There’s no doubt that by many measures it succeeds. The last Program for International Student Assessment report shows the US lagging far behind China and Singapore. The efficiency and tangible results of this pedagogy appeal to those who see the American educational system as flabby and lenient.

In a speech given in 2009 to the Hispanic Chamber of Commerce, “Remarks on a Complete and Competitive American Education,” Obama explicitly referenced Singapore, calling for a focus on tested accountability and practical skill acquisition. It’s an extension of the trend begun by No Child Left Behind, which promoted an empirical understanding of success.

While Obama’s Race to the Top shifts responsibility from the federal to the state level, the emphasis on testing remains. It’s an unsound tendency. Sensational stories emerge from China of students who buy 5,000 dollar cameras to fit on their pencils or receive an IV drip so that eating won’t interrupt their studying. While the American examples are less extreme, when test scores determine the future of a school, it’s no wonder that administration and teachers resort to dishonest or unbalanced means to achieve high scores.

Obama wants to restore America as a “world leader in science and technology.” Because of this, nearly every plan  issued by states applying for Race to the Top grants stress the development of STEM – Science, Technology, Engineering and Math. STEM reports themselves have the tagline “For America’s Future.” We’ve identified the instruments of progress. The latest educational policies are meant to release our nation’s inner tiger mom, data based and test-focused, aggressively invested in the “practical” fields of science and technology.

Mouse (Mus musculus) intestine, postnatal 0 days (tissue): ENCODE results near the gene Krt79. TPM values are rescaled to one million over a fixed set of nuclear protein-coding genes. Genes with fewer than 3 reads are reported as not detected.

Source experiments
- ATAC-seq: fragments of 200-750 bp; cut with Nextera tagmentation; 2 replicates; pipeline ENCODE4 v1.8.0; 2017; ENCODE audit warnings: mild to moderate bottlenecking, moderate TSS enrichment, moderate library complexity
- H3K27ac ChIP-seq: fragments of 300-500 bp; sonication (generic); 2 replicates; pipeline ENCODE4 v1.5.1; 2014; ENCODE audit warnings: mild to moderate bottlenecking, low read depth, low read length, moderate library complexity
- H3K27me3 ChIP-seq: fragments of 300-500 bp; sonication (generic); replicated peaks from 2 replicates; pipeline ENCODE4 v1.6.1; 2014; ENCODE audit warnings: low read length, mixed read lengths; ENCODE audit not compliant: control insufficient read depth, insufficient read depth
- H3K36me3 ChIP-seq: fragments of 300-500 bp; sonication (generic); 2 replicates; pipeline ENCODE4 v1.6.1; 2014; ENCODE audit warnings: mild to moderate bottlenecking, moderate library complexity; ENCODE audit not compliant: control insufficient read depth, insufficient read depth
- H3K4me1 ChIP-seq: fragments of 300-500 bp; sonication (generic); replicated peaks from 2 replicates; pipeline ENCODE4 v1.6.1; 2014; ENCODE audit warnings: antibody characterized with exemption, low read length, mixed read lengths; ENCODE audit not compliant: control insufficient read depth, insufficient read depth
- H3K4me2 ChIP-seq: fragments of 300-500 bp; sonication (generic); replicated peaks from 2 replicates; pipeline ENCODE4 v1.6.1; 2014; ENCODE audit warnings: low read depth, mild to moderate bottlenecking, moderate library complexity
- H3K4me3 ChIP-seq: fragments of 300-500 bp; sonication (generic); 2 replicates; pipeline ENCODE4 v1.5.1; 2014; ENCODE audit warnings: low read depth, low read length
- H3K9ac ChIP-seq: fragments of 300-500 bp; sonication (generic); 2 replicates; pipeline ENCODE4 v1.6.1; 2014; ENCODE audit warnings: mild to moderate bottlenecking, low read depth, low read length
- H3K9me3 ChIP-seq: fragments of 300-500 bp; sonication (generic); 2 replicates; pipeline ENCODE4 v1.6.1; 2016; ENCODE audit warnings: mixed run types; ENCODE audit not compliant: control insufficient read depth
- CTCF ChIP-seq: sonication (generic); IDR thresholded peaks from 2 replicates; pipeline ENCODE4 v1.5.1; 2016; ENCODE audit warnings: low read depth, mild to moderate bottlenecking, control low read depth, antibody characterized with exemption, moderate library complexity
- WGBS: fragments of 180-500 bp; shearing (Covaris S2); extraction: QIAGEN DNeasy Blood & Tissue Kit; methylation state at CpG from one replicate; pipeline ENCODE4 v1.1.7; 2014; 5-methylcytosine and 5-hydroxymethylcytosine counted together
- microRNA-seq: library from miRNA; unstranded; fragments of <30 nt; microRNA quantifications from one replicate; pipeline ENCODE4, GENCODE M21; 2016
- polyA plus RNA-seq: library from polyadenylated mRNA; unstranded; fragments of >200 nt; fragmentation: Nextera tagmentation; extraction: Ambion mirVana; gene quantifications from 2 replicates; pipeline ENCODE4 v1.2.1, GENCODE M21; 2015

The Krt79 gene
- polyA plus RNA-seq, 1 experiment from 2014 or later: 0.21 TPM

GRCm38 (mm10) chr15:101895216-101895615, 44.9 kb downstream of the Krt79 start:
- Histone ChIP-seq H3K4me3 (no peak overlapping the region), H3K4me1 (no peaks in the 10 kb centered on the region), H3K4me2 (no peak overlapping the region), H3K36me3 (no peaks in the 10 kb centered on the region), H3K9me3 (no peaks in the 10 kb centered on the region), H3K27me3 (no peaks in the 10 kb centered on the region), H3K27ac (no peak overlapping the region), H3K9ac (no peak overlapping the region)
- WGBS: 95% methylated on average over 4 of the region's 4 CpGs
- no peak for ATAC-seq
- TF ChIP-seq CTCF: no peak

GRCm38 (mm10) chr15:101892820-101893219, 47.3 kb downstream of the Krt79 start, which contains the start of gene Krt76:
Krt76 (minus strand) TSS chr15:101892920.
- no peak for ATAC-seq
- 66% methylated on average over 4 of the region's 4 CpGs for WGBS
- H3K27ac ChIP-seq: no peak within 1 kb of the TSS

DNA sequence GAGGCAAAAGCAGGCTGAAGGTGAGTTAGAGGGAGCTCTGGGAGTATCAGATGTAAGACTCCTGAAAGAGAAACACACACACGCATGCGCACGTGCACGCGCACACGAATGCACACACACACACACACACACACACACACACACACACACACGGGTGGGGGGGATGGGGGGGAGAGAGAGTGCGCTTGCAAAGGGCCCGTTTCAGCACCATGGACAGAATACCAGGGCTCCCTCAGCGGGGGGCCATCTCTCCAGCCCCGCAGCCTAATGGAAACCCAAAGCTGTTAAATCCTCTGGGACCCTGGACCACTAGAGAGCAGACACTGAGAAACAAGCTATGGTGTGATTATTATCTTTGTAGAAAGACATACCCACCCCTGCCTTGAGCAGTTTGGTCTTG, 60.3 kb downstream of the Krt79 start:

The pace of technological change demands improvement in these areas.  But a solution to our communal failings will come from holistic analysis rather than a short-sighted realignment of the curriculum based on an imperfect model. After all "more science!" has been a kneejerk call to arms since the early fifties. Less at the forefront of discussion is our lack of foreign language education.

We have the dubious distinction of being the developed country with the least percentage of students studying a language other than their own. From 1997 to 2008, the percent of elementary schools offering any world language instruction fell from 31 percent to 25 percent, while the percent of middle schools offering languages fell from 75% to 58%. In a Center for Applied Linguistics survey including teachers, principals and administration, about one-third of respondents stated that No Child Left Behind had negatively affected language instruction. NCLB cut back on areas outside of the basics – mathematics and reading comprehension. The prevailing atmosphere of austerity inevitably means stripping away programs that aren’t seen as directly productive. When proficiency in languages won’t get funding, it makes sense to drastically de-prioritize it.

Foreign language instruction may also be tainted by connotations of the two traditionally offered options, neither of which are “critical” languages. French’s one-time role as the dominant international language reminds us that English’s privilege is equally insecure. Spanish, more damningly, evokes fears of an America overtaken by immigrants. In 2008, Obama acknowledged the importance of immigrants learning English but also stressed that we should work towards raising children who spoke a language other than English. Obama’s comments prompted some jingoist zealots to call him a “sick” and “scary” man.